Thursday, August 29, 2013
Not All Hurricanes Are Bad
When I see films like THE HURRICANE which remind us of stories about the likes of people like the boxer Rubin "The Hurricane" Carter, I feel uplifted and inspired. My belief in justice and moral integrity are renewed. This is no easy task. Not in this day and age. Not in any prior. One could say in fact that as a whole we human beings are living in an age where there is more justice, more integrity, more liberty and more reasons to believe in the possibility of these ideals than any other time in our recorded history.
Perched high above the history of humanity peering down with a bird's eye view of its last last ten thousand years, it appears that it's never been easy for humankind to be honest just truthful or fair-minded. Darker temptations in some have always managed to challenge and displace the higher ideals that others are able to so easily envision.
And such was the nearly unbelievable case of Hurricane Carter, a man wrongfully and fraudulently convicted of not one but three murders he didn't commit, had no opportunity even to commit, nor a motive. He was set up; and he served 22 years in a state prison for doing nothing but being black. His wasn't a case of faulty DNA tests or being in the wrong place at the wrong time or mistakes made at the crime scene. It was a flat out deliberate mission of lies deceit and fraud to bring one man down by the State of New Jersey, police officers, state prosecutors and judges; all because of racial bigotry and hatred (and some would say envy) against one man because of the color of his skin and the level of success he achieved in his life.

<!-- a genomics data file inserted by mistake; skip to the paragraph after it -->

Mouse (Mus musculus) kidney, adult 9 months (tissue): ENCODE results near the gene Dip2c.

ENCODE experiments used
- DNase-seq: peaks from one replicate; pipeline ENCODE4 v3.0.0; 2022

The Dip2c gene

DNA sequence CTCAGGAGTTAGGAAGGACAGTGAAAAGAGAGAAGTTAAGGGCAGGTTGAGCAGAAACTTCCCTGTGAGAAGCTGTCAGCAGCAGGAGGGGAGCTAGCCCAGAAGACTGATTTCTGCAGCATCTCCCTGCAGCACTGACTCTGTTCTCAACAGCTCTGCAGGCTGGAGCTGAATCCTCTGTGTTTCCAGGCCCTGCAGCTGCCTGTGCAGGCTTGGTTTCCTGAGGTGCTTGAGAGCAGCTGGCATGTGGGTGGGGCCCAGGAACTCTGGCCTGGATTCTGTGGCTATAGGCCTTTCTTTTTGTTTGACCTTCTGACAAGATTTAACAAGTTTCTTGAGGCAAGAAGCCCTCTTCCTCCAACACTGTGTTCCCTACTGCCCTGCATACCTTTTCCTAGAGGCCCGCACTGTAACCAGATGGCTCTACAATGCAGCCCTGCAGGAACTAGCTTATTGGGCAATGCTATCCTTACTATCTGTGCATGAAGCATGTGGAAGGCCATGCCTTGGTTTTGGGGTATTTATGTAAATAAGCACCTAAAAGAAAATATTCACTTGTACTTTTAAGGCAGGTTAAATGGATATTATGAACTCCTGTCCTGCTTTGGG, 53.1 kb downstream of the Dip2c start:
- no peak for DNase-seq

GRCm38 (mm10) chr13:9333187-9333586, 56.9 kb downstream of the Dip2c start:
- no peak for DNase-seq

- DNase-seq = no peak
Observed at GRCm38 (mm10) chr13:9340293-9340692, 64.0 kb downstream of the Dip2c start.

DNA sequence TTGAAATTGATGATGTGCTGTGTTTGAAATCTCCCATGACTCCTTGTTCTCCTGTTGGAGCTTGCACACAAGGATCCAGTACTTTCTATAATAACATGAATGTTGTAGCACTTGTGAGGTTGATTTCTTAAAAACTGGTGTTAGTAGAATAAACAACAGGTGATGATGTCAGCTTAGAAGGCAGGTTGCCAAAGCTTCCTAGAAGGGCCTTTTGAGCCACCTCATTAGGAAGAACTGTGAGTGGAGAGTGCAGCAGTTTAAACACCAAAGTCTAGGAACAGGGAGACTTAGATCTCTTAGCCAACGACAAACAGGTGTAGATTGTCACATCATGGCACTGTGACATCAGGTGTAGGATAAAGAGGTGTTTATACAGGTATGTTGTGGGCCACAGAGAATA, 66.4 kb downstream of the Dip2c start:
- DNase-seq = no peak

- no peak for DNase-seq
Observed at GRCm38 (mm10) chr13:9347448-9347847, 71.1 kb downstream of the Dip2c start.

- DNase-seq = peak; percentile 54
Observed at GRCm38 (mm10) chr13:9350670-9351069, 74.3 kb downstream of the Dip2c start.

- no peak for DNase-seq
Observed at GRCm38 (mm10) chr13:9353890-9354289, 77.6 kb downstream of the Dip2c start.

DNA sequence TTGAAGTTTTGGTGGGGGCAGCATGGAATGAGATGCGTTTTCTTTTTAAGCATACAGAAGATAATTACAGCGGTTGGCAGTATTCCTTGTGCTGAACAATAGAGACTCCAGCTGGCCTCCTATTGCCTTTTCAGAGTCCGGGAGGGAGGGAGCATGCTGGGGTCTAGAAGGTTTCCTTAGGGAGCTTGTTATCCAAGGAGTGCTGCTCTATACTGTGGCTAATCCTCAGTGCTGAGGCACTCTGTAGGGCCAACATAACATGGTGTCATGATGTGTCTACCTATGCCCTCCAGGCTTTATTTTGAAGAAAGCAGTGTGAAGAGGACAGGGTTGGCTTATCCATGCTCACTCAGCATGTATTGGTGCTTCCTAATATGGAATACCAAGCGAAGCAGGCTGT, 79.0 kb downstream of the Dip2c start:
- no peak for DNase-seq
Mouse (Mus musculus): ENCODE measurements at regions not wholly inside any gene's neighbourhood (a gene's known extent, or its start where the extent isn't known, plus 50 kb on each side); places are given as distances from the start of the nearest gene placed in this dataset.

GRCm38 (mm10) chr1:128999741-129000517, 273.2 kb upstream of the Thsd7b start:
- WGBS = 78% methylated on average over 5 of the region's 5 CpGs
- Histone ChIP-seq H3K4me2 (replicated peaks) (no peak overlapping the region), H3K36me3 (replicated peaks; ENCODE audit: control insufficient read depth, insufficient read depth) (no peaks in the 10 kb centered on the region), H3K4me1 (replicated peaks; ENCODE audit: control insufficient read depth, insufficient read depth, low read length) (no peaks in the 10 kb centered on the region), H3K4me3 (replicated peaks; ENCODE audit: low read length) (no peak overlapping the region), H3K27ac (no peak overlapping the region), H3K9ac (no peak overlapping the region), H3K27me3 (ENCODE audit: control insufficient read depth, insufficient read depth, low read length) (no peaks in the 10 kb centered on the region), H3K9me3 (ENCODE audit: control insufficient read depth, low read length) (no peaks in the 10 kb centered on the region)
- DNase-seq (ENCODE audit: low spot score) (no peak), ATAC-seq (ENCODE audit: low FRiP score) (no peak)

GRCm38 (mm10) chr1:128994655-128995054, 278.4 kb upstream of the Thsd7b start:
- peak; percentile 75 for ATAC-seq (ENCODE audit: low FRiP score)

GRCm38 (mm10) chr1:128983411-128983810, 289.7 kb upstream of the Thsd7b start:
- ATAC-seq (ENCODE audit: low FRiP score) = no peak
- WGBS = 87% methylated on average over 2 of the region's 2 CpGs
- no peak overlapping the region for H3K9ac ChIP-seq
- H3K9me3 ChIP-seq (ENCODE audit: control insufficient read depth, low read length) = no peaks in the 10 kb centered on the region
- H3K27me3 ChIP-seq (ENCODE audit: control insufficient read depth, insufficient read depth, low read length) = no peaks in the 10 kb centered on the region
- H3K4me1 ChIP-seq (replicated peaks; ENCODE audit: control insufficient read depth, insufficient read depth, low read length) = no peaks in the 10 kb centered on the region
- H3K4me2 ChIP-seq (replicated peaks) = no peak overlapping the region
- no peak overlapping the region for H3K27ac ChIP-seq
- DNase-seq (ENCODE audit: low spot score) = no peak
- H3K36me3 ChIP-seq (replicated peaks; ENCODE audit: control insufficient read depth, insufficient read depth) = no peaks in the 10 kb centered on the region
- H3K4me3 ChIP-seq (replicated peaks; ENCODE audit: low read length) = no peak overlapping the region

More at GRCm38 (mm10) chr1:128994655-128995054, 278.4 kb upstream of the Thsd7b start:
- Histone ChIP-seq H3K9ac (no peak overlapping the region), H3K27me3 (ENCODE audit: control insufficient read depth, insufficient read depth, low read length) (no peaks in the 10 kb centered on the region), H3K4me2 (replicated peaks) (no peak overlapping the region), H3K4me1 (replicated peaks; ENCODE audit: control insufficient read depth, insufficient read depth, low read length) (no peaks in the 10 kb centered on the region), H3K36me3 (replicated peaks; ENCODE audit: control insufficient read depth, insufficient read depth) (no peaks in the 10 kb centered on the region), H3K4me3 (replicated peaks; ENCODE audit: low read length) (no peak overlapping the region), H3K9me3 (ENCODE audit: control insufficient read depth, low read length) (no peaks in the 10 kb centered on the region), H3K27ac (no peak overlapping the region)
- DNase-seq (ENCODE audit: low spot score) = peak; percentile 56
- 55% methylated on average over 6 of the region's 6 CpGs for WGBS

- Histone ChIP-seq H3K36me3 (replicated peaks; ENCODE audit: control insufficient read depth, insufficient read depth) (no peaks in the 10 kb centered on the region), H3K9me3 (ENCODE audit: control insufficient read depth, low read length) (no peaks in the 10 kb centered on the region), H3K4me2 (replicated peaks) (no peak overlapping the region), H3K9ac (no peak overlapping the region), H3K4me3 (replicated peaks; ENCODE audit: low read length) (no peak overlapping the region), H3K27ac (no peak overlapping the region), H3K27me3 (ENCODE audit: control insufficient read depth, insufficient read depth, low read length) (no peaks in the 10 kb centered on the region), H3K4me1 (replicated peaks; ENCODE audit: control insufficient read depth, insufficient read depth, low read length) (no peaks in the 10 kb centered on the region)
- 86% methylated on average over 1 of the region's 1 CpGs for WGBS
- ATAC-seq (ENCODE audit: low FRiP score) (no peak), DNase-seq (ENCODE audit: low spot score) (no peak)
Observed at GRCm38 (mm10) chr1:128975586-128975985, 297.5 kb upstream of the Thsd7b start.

Yes, ours is a history of such stories. Millions of them. Most untold. Will never be told. But occasionally justice does prevail. In Carter's case it did; after having to serve 22 years in prison. How he managed we can only imagine. In today's world we hear of more and more cases such as this, moments of transcendence and enlightenment, bad turning good. There is do-gooding going on all around us. We just have to keep our eyes open for it. And in times of doubt, we can look to stories like this one to remind us that anything is possible when and if you set your mind to it.
Perhaps the greatest lesson of this true story which captivated the hearts and minds of America so vividly, the most touching for sure, is the aspect of the three white Canadians and the young black Brooklyn boy who lived in Toronto being so moved by Carter's unfair predicament MOVNG to the same town where Carter was being imprisoned to dedicate their every waking days to helping reopen and research his case which is what inevitably got his conviction overturned and led to his regaining his freedom.
They were strangers. They weren't his family nor his friends. And yet they committed 110% of themselves and their resources to help him. For no other reason it appears than the kindness of their hearts. This is humanity at its best. In each of us this potential exists. To take these noble actions of selfless service and dedication to help another for no reward except the good feeling that comes from it. Evolutionarily speaking I believe we are only seeing the very beginning of this trend in ourselves. We are at the cusp of it. Spinning towards the center of becoming a truly noble honest just and fair species. I believe this.
- Posted by The Ambassador using BlogPress on an iPhone